Advice for Young Football Coaches
Becoming a successful football coach requires the same basic ingredients as most professions. A strong work ethic, commitment, loyalty, and persistence will serve you well in any line of work. Coaching football is no different. Coaching is a profession of long hours, endless learning and is incredibly competitive.
Volumes of books could be written to provide advice for young men looking to join the coaching ranks. Equal amounts of ink could be used to give those young men council on strategy, game planning, quality drills, film study and more.
Provided here are five simple tips that will serve any young of first year football coach well.
1. Use your ears more than your mouth
I think Socrates said it best: “Nature has given us two ears, two eyes, and but one tongue-to the end that we should hear and see more than we speak.” One of the worst things a young coach can do is over step his bounds with veteran coaches. Young coaches need to comprehend that you can never know enough. Listen, learn and never allow yourself to feel complacent with your current state of knowledge. Watch veteran coaches. Whenever possible, take notes and ask questions. Look to gain a reputation as a young man driven to learn, not a young man with an over reaching ego.
2. Master a position
The vast ocean of football knowledge can be overwhelming for a young coach. Think of becoming a great coach as a series of steps and benchmarks. If you try to reach all your benchmarks in your first year, you will surely fail. A young coach needs to make a decision very early in his career. Are you going to specialize in offense or defense? The answer to this question will set your course of study for the near future. This is usually determined by the position you played, but it does not have to. Use your first year to learn everything you can about a specific position. Watch coaching videos, go to clinics and read books. Study the position inside and out. Become an authority on it and seek to give that knowledge to your players. As time passes, look to expand your expertise to other positions on your side of the ball. If your spend your first year studying the quarterback position, you will be wise to spend the off-season learning about offensive line play. Take steps and reach benchmarks.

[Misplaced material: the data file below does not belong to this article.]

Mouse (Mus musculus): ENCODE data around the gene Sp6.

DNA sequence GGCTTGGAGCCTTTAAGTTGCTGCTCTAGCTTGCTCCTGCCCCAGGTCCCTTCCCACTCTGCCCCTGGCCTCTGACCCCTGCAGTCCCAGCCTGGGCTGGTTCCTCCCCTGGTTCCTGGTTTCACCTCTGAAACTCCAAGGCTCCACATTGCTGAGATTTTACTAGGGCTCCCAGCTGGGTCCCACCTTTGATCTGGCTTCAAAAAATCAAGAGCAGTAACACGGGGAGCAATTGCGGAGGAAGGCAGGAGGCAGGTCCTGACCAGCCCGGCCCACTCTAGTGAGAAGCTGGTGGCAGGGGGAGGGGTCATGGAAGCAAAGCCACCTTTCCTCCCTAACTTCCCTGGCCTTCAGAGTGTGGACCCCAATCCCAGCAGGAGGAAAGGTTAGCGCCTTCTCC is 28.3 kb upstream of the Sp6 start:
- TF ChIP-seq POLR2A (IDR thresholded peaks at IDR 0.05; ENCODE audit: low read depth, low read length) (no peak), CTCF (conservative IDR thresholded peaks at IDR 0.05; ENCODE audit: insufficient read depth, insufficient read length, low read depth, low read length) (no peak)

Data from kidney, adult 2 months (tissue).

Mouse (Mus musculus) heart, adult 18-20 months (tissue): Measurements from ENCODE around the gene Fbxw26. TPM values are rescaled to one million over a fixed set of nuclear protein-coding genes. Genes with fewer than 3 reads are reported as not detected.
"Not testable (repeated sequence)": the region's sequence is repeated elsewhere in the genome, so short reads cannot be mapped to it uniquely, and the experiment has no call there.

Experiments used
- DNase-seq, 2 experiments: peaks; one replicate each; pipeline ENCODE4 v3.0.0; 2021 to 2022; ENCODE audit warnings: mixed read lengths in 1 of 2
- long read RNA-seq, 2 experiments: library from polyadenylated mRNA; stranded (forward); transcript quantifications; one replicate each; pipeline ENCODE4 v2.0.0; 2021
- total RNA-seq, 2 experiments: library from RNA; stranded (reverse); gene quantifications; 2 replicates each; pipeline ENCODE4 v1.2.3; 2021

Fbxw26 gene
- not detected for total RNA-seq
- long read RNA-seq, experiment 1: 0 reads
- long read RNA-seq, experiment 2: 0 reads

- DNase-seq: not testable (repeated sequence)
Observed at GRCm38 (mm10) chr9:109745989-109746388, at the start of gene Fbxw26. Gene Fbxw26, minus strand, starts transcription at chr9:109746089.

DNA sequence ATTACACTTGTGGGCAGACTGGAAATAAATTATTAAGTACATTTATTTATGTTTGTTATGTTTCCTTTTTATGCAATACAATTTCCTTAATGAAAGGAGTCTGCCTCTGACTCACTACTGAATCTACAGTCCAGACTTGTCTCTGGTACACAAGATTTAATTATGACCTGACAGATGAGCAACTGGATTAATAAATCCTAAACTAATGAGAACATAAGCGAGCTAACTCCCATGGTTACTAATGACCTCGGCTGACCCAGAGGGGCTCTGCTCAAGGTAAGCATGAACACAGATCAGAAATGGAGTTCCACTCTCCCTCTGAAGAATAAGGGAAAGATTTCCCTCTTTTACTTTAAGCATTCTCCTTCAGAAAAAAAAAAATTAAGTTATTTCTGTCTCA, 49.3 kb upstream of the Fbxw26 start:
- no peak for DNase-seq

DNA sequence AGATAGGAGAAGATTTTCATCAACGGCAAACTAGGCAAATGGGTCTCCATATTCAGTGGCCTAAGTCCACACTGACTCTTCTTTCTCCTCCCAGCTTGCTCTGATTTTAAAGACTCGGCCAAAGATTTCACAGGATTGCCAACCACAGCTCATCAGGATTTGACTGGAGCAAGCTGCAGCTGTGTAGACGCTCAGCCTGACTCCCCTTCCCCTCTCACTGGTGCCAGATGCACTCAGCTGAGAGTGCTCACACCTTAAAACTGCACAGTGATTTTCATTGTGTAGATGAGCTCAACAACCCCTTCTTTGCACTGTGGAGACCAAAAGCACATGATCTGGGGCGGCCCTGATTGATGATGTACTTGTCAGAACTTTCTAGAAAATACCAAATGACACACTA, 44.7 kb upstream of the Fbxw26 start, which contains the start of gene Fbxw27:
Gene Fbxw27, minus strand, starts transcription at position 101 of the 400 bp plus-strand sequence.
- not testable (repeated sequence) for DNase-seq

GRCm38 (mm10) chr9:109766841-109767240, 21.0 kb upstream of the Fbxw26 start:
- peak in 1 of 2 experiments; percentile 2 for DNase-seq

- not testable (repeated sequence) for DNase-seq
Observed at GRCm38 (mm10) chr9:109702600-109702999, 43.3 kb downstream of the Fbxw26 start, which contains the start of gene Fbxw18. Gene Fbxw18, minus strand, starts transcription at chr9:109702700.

3. Study how to study film
When a coaching staff puts together a game plan, there is no more important tool than watching film. A first year coach will have a tendency to watch game film as if they were a fan watching a football game on television. This is very common and also a huge waste of time. Most coaching staffs will hold film study sessions. A young coach should seize every opportunity to watch film with a seasoned coach. Take notes and ask questions. When the film session is over, get a copy of the film. Take it home and study it on your own. Learn how to evaluate your opponents personnel. Study their tendencies, and look to gain any knowledge that you can share with your coaching staff that will give your team an advantage.
4. Do what is asked of you
Many aspects of coaching are far from glamorous. Equipment inventory, laundry, monitoring study hall, filling water bottles and many other remedial tasks are usually left to the low coach on the totem pole. When you are asked to do your part, do it! Don't ask questions, don't complain, just do your job. Nothing will drive a head coach more crazy than a young assistant coach who feels he's bigger than his chores. Pay your dues, it will pay off.
5. Be patient
It's good to be ambitious. Every young coach want's to be the guy calling the plays and taking questions from the press. Your ambition is a tremendous tool to help drive you and keep you motivated. It's also very important to remain patient. It takes years to achieve enough knowledge to become a quality head coach. Never allow yourself to become blinded by your own ambition. Remain steadfast in your objective to learn, teach and enhance your coaching capabilities.
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